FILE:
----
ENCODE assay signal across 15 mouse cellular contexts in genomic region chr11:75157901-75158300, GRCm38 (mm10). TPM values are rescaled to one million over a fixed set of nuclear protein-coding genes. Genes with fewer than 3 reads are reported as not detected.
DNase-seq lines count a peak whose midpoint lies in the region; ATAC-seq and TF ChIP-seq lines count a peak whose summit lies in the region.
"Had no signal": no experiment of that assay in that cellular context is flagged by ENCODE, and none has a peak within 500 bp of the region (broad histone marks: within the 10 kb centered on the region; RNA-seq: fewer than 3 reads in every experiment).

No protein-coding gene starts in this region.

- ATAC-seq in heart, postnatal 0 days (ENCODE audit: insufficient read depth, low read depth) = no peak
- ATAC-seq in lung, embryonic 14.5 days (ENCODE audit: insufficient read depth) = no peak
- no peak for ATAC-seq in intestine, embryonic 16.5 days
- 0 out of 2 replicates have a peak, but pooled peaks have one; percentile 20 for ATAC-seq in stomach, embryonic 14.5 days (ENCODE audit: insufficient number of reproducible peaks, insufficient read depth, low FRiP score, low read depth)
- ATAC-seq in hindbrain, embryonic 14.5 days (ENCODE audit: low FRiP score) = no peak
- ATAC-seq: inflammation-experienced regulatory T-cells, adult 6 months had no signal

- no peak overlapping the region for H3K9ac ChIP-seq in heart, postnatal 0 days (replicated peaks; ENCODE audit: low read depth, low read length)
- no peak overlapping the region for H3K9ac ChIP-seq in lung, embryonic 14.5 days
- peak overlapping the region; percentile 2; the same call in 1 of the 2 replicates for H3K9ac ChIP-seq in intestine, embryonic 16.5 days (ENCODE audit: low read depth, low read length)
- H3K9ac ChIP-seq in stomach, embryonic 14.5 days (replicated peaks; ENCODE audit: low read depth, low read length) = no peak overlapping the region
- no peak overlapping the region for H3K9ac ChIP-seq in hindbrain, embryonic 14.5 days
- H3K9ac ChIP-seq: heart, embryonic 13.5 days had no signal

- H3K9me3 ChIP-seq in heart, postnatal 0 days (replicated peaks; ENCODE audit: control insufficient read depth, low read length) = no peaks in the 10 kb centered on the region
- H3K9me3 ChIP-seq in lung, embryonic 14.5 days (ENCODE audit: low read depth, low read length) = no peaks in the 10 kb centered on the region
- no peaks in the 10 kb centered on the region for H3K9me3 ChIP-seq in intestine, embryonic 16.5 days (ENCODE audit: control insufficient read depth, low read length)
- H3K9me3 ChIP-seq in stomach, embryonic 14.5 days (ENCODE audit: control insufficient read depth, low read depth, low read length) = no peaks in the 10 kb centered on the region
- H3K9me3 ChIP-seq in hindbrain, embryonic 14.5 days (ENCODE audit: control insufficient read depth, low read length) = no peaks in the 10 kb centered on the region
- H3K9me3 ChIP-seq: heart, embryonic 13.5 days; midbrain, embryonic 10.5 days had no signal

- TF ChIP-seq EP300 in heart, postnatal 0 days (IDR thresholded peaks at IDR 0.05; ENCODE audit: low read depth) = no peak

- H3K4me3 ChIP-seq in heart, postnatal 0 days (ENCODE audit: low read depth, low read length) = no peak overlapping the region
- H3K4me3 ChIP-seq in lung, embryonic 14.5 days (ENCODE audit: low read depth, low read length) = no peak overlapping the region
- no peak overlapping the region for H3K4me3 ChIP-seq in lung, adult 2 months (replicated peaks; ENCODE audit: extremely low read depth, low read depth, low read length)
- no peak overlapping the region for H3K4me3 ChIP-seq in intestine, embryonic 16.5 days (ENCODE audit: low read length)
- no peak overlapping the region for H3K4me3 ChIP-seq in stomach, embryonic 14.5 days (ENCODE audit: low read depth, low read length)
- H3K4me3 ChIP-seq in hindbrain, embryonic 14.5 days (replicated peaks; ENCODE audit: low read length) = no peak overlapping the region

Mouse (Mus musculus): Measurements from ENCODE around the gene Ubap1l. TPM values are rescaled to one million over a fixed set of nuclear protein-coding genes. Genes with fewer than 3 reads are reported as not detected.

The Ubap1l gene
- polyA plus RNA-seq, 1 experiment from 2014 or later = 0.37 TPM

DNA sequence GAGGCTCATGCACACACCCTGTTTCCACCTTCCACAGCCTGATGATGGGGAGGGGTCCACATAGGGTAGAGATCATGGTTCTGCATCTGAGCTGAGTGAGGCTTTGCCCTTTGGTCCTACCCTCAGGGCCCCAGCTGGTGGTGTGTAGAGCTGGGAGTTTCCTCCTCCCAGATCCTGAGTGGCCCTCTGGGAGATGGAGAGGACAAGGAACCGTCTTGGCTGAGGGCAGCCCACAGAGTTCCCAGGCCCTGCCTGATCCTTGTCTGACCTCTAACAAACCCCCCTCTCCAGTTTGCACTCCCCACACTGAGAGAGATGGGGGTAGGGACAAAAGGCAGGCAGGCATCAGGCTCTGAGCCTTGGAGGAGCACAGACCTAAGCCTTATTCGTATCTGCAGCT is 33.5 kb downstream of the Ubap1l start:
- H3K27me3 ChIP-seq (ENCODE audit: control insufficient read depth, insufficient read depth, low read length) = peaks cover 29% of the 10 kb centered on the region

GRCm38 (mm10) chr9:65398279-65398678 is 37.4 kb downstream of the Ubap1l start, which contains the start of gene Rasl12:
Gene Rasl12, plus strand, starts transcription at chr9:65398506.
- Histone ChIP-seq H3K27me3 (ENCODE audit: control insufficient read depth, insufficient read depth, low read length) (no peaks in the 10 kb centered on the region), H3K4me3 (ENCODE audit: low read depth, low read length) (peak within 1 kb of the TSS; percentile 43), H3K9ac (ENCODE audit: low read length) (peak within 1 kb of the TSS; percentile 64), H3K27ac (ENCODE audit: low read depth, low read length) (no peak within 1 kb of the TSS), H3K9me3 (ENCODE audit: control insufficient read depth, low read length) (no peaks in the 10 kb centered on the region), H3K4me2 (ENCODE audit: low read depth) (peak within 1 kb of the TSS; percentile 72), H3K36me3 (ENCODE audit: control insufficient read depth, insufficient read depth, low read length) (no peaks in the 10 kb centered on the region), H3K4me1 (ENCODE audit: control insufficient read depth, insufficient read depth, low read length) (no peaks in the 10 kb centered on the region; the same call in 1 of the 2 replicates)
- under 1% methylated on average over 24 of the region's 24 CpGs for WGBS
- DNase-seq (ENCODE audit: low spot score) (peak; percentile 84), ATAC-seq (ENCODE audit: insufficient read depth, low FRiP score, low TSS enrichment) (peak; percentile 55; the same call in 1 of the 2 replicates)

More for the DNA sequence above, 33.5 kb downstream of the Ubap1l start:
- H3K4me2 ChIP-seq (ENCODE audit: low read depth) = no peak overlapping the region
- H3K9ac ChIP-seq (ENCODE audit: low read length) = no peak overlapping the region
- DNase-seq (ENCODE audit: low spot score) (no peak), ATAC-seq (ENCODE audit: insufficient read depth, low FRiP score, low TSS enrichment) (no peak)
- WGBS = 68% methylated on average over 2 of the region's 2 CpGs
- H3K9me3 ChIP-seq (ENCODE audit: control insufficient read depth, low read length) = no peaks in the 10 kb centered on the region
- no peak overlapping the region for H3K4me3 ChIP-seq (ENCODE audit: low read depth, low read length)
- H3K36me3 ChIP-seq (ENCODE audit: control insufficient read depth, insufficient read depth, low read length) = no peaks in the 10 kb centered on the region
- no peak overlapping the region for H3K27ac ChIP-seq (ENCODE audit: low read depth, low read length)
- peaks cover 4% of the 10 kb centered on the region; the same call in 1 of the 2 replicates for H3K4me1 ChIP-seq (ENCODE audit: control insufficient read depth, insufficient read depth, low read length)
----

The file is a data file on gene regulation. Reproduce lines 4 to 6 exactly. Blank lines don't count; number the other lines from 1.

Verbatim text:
No protein-coding gene starts in this region.

- ATAC-seq in heart, postnatal 0 days (ENCODE audit: insufficient read depth, low read depth) = no peak
- ATAC-seq in lung, embryonic 14.5 days (ENCODE audit: insufficient read depth) = no peak